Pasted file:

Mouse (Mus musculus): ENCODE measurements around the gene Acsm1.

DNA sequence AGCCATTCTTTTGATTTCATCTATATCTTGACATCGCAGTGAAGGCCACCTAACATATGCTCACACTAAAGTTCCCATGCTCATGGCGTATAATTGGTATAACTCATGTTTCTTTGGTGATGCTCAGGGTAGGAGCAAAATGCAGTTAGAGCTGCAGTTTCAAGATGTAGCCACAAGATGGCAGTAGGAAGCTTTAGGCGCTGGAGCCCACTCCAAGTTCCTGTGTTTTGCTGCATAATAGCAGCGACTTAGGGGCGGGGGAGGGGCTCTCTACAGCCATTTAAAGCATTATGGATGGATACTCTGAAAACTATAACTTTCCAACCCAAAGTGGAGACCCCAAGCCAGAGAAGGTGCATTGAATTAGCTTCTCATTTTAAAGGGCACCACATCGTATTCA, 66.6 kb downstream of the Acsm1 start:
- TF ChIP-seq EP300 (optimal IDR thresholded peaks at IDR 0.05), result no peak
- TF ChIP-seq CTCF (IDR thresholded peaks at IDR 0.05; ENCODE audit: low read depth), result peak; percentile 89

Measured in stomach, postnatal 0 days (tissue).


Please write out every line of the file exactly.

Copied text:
Mouse (Mus musculus): ENCODE measurements around the gene Acsm1.

DNA sequence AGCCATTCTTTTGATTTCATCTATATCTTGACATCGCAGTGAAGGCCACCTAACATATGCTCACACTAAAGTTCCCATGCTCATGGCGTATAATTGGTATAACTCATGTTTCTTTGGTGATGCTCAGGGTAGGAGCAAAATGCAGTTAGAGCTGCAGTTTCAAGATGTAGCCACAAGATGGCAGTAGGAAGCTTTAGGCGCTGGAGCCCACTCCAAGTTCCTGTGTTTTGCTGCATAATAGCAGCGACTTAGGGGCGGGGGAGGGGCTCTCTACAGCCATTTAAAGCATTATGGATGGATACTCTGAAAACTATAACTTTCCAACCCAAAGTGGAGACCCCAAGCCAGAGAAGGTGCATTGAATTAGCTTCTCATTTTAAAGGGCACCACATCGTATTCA, 66.6 kb downstream of the Acsm1 start:
- TF ChIP-seq EP300 (optimal IDR thresholded peaks at IDR 0.05), result no peak
- TF ChIP-seq CTCF (IDR thresholded peaks at IDR 0.05; ENCODE audit: low read depth), result peak; percentile 89

Measured in stomach, postnatal 0 days (tissue).